Levi Coffin had established a general store shortly after arriving in Newport, and it became very successful. Later, he realized that another way for him to protest slavery was to feature Free Labor Goods at his store. Free Labor Goods are items make with non-slave labor. He worked with other abolitionist groups in New York and Philadelphia to locate Free Labor Goods which they could sell also.

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In 1847, other Quakers persuaded the Coffins to move to Cincinnati to establish a wholesale business for Free Labor Goods.

How Levi Coffin Helped Runaway Slaves

Underground Railroad Hiding GarretWhen runaway slaves reached Levi Coffin's door, he hid them so that they were safe from the slave hunters who might come looking for them. He then helped them moved along on the next leg of their trip to Canada. If it seemed safe, and if the slaves were healthy, they would continue on their trip as soon as possible. If they were weak or sick, however, or if slave hunters were in the area, Levi might keep them hidden in Newport for days or weeks. Before long, he was able to get other people in the community to help him. A local doctor would tend to any who were sick or injured. Catharine and some of the women in town formed a sewing group, and made new clothes for the runaways. Other people contributed money to provide shoes or other necessities. Levi also helped to organized anti-slavery societies to spread the abolitionist movement.

Levi also helped the Black people living in Randolph County by helping to establish and support a school for them and their children. In 1844, Levi Coffin and another Abolitionist, William Beard, visited Canada to see how the freed slaves were doing and to have reunions with the former slaves. Ten years later, Levi and Catharine went together to visit the freed slaves in Canada. During the twenty years they were in Newport, they helped over 2,000 runaway slaves escape. In Cincinnati, the Coffins helped over 1,000 more slaves escape. He continued to work against slavery until the Civil War, when the Emancipation Proclamation and the 13th Amendment to the Constitution ended slavery in the United States forever.

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According to Levi Coffin's autobiography, one of the slaves who stayed in the Coffins' house had fled from Kentucky with a baby in her arms. Since it was winter, she crossed the Ohio River by jumping from one ice sheet to another, barely escaping drowning. This woman, Eliza Harris, was the model for the character, "Eliza" in Harriet Beecher Stowe's book, Uncle Tom's Cabin.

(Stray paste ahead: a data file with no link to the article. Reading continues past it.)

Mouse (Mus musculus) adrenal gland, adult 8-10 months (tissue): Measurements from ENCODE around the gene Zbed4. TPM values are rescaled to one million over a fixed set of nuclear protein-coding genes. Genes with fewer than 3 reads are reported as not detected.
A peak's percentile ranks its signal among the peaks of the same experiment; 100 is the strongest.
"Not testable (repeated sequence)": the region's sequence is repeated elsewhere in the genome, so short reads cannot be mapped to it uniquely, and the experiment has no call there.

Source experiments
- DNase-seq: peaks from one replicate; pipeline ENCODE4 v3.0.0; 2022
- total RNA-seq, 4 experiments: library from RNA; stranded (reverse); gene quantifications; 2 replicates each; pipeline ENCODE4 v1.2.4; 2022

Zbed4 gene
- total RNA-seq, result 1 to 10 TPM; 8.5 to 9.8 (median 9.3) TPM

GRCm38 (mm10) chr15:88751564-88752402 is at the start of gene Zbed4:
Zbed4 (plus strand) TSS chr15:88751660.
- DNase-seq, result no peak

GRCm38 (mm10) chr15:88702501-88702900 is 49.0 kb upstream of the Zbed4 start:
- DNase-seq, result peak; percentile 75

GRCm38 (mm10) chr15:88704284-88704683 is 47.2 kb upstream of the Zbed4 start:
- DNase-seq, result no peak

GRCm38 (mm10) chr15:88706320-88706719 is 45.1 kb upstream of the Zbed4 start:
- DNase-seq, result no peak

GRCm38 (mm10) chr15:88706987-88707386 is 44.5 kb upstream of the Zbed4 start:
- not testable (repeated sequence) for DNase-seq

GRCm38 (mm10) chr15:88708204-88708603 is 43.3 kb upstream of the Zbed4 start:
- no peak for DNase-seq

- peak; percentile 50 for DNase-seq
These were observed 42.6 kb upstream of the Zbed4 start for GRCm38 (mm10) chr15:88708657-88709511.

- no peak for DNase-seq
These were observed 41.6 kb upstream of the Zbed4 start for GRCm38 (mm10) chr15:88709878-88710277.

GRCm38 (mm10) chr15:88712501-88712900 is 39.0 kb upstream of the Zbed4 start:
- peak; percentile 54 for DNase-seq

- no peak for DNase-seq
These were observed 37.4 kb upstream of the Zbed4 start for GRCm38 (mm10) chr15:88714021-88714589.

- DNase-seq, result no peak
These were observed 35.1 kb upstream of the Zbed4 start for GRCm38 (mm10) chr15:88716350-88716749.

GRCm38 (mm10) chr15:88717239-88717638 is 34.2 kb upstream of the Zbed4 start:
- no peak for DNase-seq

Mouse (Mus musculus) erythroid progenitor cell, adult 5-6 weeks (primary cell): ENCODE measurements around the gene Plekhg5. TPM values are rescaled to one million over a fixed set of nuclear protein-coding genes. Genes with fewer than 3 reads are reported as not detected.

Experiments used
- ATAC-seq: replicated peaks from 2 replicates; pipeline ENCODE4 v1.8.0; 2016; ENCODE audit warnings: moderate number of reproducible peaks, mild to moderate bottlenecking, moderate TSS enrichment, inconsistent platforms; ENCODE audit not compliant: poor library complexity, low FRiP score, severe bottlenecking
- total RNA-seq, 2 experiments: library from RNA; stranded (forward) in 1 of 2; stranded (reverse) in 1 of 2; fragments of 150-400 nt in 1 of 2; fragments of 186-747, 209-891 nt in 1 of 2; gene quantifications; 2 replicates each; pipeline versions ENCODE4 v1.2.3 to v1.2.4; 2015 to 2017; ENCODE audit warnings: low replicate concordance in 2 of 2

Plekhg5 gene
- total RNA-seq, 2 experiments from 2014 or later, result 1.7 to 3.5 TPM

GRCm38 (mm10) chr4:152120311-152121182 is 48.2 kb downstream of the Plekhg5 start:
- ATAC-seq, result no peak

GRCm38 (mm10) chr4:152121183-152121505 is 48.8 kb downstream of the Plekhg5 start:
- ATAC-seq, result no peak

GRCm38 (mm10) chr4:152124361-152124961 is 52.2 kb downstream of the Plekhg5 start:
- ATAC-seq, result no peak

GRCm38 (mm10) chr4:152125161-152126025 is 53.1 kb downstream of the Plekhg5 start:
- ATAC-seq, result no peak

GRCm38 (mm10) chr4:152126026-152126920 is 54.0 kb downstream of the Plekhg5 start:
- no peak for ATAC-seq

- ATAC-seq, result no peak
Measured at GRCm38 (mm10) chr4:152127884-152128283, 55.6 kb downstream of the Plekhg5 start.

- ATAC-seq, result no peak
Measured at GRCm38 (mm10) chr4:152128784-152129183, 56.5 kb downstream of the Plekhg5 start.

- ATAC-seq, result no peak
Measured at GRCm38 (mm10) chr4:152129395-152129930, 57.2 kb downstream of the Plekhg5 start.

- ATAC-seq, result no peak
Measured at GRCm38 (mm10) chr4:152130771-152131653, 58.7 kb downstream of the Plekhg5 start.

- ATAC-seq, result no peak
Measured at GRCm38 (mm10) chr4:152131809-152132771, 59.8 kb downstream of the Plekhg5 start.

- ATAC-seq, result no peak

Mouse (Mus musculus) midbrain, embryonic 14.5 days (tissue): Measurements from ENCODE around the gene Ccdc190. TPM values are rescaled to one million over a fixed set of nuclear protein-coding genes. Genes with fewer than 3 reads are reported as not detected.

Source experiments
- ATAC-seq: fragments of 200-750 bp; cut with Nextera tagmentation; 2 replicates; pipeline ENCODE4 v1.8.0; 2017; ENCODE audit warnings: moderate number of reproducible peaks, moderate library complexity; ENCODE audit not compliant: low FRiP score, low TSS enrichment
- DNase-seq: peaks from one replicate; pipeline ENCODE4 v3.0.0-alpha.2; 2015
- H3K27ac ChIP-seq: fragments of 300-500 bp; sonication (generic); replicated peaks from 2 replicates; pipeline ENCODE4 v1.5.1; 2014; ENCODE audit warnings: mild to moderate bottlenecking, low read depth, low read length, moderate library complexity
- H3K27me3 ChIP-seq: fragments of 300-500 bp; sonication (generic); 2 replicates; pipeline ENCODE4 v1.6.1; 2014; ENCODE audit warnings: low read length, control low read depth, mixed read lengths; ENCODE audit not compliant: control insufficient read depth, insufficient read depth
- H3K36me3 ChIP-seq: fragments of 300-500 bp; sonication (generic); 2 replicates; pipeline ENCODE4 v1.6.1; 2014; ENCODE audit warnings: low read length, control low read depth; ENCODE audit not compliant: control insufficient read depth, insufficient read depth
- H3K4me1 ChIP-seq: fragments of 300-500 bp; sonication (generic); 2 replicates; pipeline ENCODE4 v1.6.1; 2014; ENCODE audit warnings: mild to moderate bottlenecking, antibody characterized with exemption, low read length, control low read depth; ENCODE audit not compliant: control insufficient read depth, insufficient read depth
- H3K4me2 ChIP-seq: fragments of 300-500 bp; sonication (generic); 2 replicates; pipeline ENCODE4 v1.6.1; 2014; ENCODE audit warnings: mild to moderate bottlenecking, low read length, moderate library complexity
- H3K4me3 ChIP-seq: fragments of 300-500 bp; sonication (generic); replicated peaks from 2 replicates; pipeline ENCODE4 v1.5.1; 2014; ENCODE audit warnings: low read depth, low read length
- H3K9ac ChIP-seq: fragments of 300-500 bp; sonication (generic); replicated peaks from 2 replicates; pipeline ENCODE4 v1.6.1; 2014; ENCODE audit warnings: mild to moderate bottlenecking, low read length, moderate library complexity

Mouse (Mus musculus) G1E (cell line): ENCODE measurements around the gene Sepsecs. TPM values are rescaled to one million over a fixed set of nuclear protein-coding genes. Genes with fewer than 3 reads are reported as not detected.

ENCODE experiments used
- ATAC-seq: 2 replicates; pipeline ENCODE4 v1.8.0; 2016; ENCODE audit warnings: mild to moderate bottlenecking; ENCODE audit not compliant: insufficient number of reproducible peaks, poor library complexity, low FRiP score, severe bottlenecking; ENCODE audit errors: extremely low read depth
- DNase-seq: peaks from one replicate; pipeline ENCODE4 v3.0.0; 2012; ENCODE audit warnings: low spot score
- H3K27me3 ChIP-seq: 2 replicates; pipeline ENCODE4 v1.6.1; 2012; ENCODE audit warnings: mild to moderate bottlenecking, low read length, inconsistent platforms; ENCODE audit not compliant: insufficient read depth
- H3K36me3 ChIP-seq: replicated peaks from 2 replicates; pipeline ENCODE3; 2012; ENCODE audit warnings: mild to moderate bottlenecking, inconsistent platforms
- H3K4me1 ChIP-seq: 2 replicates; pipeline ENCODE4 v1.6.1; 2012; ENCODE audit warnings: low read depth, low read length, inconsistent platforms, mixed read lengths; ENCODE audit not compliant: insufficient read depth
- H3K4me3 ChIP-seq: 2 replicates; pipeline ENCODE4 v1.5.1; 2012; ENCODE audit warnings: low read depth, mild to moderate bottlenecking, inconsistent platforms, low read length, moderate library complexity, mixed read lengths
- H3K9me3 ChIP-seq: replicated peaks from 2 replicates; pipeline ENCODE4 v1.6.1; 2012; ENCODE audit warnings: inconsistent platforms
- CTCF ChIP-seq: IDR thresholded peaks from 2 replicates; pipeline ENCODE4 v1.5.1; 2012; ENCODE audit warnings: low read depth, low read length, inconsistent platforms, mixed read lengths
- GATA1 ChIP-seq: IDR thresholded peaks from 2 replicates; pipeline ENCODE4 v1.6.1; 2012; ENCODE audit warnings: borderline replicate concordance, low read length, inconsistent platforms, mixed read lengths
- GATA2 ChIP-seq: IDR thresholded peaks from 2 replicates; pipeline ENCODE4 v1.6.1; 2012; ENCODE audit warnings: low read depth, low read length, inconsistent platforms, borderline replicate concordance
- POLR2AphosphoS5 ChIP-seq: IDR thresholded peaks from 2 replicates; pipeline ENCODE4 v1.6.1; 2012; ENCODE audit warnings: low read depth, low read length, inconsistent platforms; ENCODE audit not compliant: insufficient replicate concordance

The Levi Coffin House State Historic Site

The Federal style brick home was built in 1839 with the expectation that it would be the Coffins' permanent home. It is the only building still standing which was used or lived in by the Coffins. It was built by workers without the assistance of an architect. The bricks probably came from a brickyard close to the house and the yellow poplar likely came from trees on the land owned by the Coffins. It was built with simplicity for a successful Quaker family. Although it is not spacious, it was well constructed. Runaway slaves would enter through the north door in the dining room. Their arrival was announced by a soft knock and after they were identified and taken in, the curtains were drawn and the candles were lighted.

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The largest group of runaway slaves which the Coffins ever housed at one time numbered 17.

The House Through the Years

Levi Coffin HouseAfter moving to Newport in September of 1826, the Coffins lived in several different homes before having this house constructed in 1839. They moved to Cincinnati in 1847, but kept the Newport house because they planned on returning after about five years. They finally sold the house in 1860, after they decided to remain in Cincinnati. Over the next fifty years, the house was owned by several different people. In 1910, a frame addition was added to the rear and the building was operated as a boarding house. The home remained in the Rupe family for several decades. Nola Rupe Brittain recognized the historical significance of the home, and is credited with doing much to preserve it. The home was purchased from her estate by the State of Indiana in 1967 through the interest of Governor Roger D. Branigan, and leased to the Wayne County Historical Society. In 1969, the Levi Coffin Association was established to operate the building as a house museum. The home is now furnished with items typical of a Quaker household of the of the 1840's.

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The Levi Coffin House was designated a National Historic Landmark in 1965 because of its significance as a symbol of the anti-slavery movement.